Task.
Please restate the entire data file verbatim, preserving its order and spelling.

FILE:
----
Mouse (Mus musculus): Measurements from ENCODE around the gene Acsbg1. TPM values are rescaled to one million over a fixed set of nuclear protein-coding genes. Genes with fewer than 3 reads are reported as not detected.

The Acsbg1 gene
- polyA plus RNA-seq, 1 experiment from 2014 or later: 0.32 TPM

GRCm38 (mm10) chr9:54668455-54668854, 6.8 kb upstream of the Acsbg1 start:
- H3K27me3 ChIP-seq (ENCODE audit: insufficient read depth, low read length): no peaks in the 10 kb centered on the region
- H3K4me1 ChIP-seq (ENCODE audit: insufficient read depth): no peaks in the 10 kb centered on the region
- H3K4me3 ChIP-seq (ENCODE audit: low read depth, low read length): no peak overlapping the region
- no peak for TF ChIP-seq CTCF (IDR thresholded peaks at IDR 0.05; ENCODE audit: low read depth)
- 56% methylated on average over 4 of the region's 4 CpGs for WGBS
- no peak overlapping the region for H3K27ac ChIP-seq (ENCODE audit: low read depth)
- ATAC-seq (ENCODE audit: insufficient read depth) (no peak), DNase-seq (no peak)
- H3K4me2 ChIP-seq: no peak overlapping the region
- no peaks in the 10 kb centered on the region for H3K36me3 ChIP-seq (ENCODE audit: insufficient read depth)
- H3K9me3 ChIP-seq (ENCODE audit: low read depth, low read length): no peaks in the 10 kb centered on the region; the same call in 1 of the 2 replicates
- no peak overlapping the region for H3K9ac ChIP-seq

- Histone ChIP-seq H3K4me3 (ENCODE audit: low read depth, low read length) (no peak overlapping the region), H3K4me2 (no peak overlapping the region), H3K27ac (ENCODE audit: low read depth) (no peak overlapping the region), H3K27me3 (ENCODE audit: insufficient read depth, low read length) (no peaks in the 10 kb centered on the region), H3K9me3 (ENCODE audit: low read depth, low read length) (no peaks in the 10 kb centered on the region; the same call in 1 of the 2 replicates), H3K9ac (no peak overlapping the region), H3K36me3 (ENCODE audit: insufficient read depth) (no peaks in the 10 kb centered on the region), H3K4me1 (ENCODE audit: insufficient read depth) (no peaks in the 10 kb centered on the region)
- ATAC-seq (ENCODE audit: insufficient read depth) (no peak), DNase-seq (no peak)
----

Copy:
Mouse (Mus musculus): Measurements from ENCODE around the gene Acsbg1. TPM values are rescaled to one million over a fixed set of nuclear protein-coding genes. Genes with fewer than 3 reads are reported as not detected.

The Acsbg1 gene
- polyA plus RNA-seq, 1 experiment from 2014 or later: 0.32 TPM

GRCm38 (mm10) chr9:54668455-54668854, 6.8 kb upstream of the Acsbg1 start:
- H3K27me3 ChIP-seq (ENCODE audit: insufficient read depth, low read length): no peaks in the 10 kb centered on the region
- H3K4me1 ChIP-seq (ENCODE audit: insufficient read depth): no peaks in the 10 kb centered on the region
- H3K4me3 ChIP-seq (ENCODE audit: low read depth, low read length): no peak overlapping the region
- no peak for TF ChIP-seq CTCF (IDR thresholded peaks at IDR 0.05; ENCODE audit: low read depth)
- 56% methylated on average over 4 of the region's 4 CpGs for WGBS
- no peak overlapping the region for H3K27ac ChIP-seq (ENCODE audit: low read depth)
- ATAC-seq (ENCODE audit: insufficient read depth) (no peak), DNase-seq (no peak)
- H3K4me2 ChIP-seq: no peak overlapping the region
- no peaks in the 10 kb centered on the region for H3K36me3 ChIP-seq (ENCODE audit: insufficient read depth)
- H3K9me3 ChIP-seq (ENCODE audit: low read depth, low read length): no peaks in the 10 kb centered on the region; the same call in 1 of the 2 replicates
- no peak overlapping the region for H3K9ac ChIP-seq

- Histone ChIP-seq H3K4me3 (ENCODE audit: low read depth, low read length) (no peak overlapping the region), H3K4me2 (no peak overlapping the region), H3K27ac (ENCODE audit: low read depth) (no peak overlapping the region), H3K27me3 (ENCODE audit: insufficient read depth, low read length) (no peaks in the 10 kb centered on the region), H3K9me3 (ENCODE audit: low read depth, low read length) (no peaks in the 10 kb centered on the region; the same call in 1 of the 2 replicates), H3K9ac (no peak overlapping the region), H3K36me3 (ENCODE audit: insufficient read depth) (no peaks in the 10 kb centered on the region), H3K4me1 (ENCODE audit: insufficient read depth) (no peaks in the 10 kb centered on the region)
- ATAC-seq (ENCODE audit: insufficient read depth) (no peak), DNase-seq (no peak)